© Georg Thieme Verlag KG Stuttgart · New York
Vertebral prosthetic arthrodesis migration to the esophageal lumen: a rare cause of dysphagia
05 July 2007 (online)
A 52-year-old man was referred because of progressive dysphagia. He had a past medical history of recurrent spinal hydatidosis at the D1 - 2 level, which was surgically treated in 2000 and 2002 with a total corporectomy of the D1 vertebrae, removal of cysts, arthrodesis with a Moss prosthesis, and insertion of a titanium implant. In 2004, computed tomography (CT) showed the migration of the prosthesis to the posterior mediastinum. The patient underwent repeat surgery but the prosthetic arthrodesis could be only partially removed. One year later, he complained of moderate dysphagia. An upper endoscopy was performed, showing an extrinsic compression at the level of cervical esophagus with normal appearing mucosa ([Figure 1]). Because of progression of dysphagia, a second upper endoscopy was performed 6 months later, and revealed a foreign body in the lumen of the esophagus, at the level of the previous extrinsic compression, that was impossible to mobilize ([Figure 2]).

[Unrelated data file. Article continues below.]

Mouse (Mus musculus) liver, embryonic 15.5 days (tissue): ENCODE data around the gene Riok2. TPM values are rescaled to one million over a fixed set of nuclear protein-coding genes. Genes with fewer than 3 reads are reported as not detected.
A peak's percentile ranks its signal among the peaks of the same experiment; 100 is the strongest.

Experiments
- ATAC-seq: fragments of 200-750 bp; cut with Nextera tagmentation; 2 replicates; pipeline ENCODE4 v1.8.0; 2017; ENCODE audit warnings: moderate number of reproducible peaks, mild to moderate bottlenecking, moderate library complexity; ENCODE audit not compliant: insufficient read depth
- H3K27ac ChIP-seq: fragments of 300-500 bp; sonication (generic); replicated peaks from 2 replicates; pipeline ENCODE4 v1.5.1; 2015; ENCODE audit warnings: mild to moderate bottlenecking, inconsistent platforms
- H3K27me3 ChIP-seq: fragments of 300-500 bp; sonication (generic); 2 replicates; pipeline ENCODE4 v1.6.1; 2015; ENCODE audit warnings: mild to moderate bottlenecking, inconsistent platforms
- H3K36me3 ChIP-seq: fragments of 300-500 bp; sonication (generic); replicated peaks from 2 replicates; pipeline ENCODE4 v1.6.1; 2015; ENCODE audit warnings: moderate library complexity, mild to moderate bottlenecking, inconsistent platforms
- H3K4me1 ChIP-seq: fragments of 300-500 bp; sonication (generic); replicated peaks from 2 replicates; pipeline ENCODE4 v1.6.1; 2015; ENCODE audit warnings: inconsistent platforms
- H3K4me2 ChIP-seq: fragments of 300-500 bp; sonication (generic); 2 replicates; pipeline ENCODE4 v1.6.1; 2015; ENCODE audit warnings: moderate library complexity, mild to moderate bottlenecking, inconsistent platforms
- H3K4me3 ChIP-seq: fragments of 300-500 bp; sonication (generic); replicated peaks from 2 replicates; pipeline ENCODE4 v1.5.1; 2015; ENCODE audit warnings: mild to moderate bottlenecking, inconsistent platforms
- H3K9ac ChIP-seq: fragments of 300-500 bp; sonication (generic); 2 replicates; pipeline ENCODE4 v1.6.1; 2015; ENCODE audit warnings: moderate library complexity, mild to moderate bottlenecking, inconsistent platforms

Figure 1 Extrinsic compression at the level of cervical esophagus with normal appearing mucosa.
Figure 2 Foreign body in the lumen of the cervical esophagus.
The CT image confirmed that the foreign body was the residual arthrodesis, which had progressed through the posterior mediastinum, and had eroded the esophageal wall ([Figure 3]). Using CT, it was also possible to identify a fistulous tract from the D1 - 2 level to the esophagus, which was the pathway followed by the arthrodesis when migrating to the esophageal lumen. The patient underwent surgery, and the residual arthrodesis was removed without complications.
Figure 3 CT image showing residual arthrodesis partially inserted in the esophageal wall (with a severe inflammatory reaction), and in the interior of the lumen.
Hydatid disease is relatively common in the Mediterranean area, but bone hydatidosis is rare and occurs in 1 - 2.5 % of cases of human hydatidosis  . About 50 % of cases of bone hydatidosis are spinal  . Surgery is the treatment of choice, with removal of the affected vertebrae combined with prosthetic bone fixation. To our knowledge, this is the first case reported with migration of the vertebral prosthetic arthrodesis eroding the esophageal wall and, therefore, represents an unusual case of dysphagia.
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G. Fernández-Esparrach, MD
Institut de Malalties Digestives